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Originally published August 14, 2013 at 8:58 PM | Page modified August 14, 2013 at 9:38 PM

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Some signature-gatherers play both sides on gun checks

Apparently seeking to bump up their earnings, some petition professionals are collecting signatures for initiatives on both sides of the debate over background checks for gun sales.

Seattle Times staff reporter

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Talk about a convoluted sales pitch.

As supporters and opponents of universal background checks for gun sales try to get competing proposals on the Washington state ballot, some industrious signature- gatherers are making extra money by simultaneously collecting John Hancocks for both.

The double-agent professional signature-gatherers, apparently seeking to increase their earnings by capitalizing on voter ignorance, indecisiveness or a hyper-democratic desire to give everything a public vote, are not acting illegally. But organizers of both initiative drives say they are undermining the process.

“Both sides are trying to stop this,” said Zach Silk, campaign manager for pro-background check Initiative 594. “It’s the one thing that we can agree on.”

Silk and Alan Gottlieb, a spokesman for the gun-rights Initiative 591, said they do not know how many of their paid signature-gatherers are also carrying the others’ petition. But each said they have received about a dozen complaints about it.

The dynamic is playing out in the rare year when there are two well-financed, proposed ballot measures related to one major issue.

Records maintained by the Secretary of State’s Office show that competing initiatives have been on the same ballot a half-dozen or fewer times in state history.

Background checks, meant to prevent felons and people with mental illness from obtaining weapons, are currently required for sales from licensed firearms dealers, but not for purchases from private citizens, including online and at gun shows.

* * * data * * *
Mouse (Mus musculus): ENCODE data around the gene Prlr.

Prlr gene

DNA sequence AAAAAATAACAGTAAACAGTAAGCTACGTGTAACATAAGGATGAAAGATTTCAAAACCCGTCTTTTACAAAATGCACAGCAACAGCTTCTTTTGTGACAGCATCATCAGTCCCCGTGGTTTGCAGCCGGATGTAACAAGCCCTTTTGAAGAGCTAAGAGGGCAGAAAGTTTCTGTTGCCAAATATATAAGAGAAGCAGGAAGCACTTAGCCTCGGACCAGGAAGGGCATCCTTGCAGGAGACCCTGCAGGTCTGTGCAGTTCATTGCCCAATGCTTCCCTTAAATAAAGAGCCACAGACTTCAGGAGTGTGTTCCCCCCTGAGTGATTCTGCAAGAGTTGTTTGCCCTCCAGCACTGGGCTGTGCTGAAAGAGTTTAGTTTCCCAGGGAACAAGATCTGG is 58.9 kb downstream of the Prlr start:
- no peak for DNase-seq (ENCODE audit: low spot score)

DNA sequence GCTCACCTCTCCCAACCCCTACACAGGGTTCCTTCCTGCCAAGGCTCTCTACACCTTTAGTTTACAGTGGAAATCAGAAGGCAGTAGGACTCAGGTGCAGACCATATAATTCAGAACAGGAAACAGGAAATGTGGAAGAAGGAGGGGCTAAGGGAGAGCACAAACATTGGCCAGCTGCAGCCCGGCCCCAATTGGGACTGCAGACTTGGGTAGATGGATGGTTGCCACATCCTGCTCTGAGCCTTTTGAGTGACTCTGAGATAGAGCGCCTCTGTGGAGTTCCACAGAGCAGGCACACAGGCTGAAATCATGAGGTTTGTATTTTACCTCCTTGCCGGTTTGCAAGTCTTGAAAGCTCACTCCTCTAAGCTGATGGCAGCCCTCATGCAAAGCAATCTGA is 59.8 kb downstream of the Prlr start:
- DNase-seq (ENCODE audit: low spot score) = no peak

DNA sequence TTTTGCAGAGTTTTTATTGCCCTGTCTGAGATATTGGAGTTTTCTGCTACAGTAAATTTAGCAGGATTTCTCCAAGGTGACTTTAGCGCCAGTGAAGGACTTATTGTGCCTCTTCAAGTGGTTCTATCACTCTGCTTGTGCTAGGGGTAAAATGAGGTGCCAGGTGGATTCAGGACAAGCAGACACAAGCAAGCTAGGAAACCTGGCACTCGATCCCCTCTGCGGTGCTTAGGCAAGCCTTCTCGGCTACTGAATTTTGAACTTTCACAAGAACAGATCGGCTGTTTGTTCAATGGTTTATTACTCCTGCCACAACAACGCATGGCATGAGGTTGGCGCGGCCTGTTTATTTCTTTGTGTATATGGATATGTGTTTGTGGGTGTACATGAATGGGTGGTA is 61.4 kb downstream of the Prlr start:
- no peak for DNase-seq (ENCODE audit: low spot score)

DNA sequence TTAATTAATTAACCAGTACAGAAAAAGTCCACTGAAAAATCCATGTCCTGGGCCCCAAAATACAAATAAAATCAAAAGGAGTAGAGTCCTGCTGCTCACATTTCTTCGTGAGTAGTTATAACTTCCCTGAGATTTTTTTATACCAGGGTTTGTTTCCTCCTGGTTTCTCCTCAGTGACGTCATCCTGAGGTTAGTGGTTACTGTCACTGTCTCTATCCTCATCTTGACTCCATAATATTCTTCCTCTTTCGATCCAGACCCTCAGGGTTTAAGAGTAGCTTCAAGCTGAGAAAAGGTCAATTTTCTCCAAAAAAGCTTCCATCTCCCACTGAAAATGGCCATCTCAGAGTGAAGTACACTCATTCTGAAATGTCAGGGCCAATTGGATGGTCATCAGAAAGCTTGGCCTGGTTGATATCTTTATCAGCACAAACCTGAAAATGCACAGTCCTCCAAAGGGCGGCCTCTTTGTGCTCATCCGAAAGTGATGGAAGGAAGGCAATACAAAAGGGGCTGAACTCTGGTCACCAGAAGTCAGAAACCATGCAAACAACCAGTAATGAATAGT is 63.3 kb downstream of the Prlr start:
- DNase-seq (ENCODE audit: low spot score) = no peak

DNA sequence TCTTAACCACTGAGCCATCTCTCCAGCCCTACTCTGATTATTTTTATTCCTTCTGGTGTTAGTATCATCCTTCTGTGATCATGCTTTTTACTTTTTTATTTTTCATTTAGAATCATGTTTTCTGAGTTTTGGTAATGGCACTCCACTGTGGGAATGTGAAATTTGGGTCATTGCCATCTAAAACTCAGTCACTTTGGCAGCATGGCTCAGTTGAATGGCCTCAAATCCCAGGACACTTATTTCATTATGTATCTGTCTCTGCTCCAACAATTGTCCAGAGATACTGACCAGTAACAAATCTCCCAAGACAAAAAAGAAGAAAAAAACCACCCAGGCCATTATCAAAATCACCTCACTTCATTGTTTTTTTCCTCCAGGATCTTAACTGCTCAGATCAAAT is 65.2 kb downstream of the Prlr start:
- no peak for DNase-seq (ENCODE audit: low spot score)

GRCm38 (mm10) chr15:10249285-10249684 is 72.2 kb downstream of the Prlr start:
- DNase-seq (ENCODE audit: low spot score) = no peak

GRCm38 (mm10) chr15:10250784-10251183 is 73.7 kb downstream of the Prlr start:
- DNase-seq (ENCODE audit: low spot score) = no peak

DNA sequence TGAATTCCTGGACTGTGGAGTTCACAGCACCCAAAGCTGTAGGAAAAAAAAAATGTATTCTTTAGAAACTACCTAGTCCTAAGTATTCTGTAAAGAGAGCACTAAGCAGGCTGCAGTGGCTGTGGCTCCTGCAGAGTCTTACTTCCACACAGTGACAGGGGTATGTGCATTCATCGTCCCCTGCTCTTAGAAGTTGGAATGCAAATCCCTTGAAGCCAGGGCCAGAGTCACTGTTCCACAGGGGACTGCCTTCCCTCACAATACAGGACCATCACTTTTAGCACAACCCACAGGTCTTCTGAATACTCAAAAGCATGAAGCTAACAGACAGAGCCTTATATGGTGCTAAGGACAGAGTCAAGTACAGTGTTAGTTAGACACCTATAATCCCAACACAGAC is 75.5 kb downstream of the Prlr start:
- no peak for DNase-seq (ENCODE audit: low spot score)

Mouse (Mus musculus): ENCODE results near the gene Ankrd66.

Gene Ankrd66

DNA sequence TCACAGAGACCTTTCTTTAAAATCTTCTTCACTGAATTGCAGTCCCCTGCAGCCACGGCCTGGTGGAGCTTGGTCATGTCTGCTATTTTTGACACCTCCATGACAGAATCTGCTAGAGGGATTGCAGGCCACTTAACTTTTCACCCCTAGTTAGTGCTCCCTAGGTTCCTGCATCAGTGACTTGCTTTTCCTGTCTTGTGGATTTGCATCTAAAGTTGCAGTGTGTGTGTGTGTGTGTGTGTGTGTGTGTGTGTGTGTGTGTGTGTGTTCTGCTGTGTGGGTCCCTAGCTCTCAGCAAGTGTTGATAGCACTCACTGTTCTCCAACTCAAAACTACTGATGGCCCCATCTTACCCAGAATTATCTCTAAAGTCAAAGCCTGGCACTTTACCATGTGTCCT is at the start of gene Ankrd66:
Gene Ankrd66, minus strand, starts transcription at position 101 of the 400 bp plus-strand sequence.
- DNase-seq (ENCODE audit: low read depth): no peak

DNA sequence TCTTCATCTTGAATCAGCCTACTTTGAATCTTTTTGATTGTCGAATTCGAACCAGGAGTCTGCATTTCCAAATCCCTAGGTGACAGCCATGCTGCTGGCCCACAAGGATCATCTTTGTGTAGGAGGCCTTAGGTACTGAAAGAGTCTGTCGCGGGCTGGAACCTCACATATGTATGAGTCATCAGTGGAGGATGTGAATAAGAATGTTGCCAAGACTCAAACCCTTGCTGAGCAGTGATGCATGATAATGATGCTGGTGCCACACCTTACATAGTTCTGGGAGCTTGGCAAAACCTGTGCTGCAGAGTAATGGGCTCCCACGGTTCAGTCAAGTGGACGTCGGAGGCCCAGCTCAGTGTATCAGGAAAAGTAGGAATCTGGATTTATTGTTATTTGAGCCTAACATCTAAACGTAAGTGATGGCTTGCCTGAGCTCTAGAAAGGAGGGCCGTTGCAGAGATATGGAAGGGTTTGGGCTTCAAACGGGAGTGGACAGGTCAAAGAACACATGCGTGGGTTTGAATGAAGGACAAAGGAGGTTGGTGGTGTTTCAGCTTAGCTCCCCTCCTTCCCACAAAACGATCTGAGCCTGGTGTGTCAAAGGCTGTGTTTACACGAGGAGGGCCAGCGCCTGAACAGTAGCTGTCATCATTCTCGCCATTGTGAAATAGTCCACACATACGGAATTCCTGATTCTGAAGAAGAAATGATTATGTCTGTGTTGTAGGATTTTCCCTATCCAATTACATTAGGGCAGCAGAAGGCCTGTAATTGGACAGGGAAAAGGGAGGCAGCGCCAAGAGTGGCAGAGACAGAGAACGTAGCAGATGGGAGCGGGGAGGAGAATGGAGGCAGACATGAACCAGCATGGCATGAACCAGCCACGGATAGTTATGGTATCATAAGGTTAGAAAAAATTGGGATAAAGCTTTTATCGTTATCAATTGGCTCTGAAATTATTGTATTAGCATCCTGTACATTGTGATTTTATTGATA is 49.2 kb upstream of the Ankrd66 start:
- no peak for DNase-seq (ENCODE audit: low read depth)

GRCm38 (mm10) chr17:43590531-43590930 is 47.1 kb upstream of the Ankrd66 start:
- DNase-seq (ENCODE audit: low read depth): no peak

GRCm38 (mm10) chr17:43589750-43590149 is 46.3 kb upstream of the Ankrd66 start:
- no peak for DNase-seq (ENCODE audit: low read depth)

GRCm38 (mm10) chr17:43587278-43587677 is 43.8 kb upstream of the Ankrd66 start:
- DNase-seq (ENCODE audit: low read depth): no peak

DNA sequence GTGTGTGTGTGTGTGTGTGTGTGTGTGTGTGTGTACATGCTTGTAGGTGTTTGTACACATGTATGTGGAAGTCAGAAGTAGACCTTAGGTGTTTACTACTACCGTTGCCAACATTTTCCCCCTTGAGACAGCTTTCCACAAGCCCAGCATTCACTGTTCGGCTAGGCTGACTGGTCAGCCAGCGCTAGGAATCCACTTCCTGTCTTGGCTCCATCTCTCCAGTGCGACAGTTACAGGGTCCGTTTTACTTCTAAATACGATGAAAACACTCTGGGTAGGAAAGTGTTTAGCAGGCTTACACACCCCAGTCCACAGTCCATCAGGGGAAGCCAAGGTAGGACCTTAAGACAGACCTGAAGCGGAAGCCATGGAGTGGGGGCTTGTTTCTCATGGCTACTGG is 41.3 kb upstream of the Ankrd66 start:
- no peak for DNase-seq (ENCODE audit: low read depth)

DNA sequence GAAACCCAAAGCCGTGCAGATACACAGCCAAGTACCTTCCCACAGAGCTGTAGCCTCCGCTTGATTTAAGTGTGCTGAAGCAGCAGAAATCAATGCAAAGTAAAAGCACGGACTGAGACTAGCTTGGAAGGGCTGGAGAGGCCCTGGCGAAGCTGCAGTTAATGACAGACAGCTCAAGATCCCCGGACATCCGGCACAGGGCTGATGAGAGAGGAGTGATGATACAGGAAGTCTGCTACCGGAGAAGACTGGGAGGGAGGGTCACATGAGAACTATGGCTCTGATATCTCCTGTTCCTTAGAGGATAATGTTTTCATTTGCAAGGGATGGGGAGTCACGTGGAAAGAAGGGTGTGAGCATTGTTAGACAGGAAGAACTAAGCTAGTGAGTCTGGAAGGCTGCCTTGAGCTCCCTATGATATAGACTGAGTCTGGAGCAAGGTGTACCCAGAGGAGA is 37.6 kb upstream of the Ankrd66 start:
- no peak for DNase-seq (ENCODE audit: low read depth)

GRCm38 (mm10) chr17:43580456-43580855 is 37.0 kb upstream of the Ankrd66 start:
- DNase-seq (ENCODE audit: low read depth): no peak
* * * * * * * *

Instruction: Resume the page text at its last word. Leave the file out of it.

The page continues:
Initiative 594 would extend the checks to almost all gun transfers.

Initiative 591, alternatively, would prohibit Washington state from adopting a stricter background-check standard unless the federal government does so. It would also prohibit any confiscation of firearms without due process.

The proposals are intended as initiatives to the Legislature, meaning they would go to Olympia in January 2014 and, if not adopted there, to the ballot that November.

That path requires 246,000 valid signatures by Jan. 3.

Both campaigns are using a combination of volunteer and professional signature-gatherers, who are paid by the signature — typically about $1 apiece.

Initiative 591 has hired two Washington state-based signature-gathering firms: Democracy Workshop and Citizen Solutions. Initiative 594 is using a California-based firm, PCI Consultants.

Each firm has a stable of on-the-ground signature-gatherers who operate as independent contractors.

Elizabeth Campbell, the founder and director of Democracy Workshop, said she has directed her contractors not to collect signatures for the other side. But she said she ultimately has little control over what they do.

“Independent contractors can do whatever they want in a sense because they’re independent contractors,” Campbell said.

Angelo Paparella, PCI president, articulated an even more hands-off approach.

“We don’t have a policy against it. We’re not trying to prevent it. Most people will carry both,” he said. “That’s just the nature of the beast.”

Paparella added that signature-gatherers are simply asking voters if they want to vote on an issue — not which way they plan to vote.

Edward Agazarm, aka “Eddie Spaghetti,” of Citizen Solutions, did not return messages seeking comment.

State law does not prohibit collecting signatures for multiple campaigns or even lying in a signature pitch, said Dave Ammons, a spokesman for the Secretary of State’s Office.

The office’s records of competing initiatives actually making the ballot include 2010’s Initiatives 1100 and 1105, which both sought to privatize liquor sales. Both lost.

Other examples took place in 2005 (related to medical malpractice), 1993 (related to tax limits), 1948 (related to liquor sales) and 1944 (related to old-age assistance).

In this case, the double-agent dynamic is playing out in different ways, according to initiative organizers.

Some signature-gatherers are actually trying to persuade voters to sign both petitions.

Others, usually carrying the petitions on opposite sides of a clipboard, first ask how a passer-by feels about background checks. Then, depending on the response, they flip the clipboard a certain direction.

“Either way,” said Gottlieb, “it’s annoying.”

Brian M. Rosenthal: 206-464-3195 or brosenthal@seattletimes.com. On Twitter @brianmrosenthal

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